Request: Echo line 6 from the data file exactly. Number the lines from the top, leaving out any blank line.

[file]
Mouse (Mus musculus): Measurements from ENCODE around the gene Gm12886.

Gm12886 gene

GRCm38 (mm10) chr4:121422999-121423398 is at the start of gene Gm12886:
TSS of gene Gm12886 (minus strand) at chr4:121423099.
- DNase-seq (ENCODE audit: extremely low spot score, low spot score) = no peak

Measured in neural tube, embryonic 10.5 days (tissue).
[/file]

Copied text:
Measured in neural tube, embryonic 10.5 days (tissue).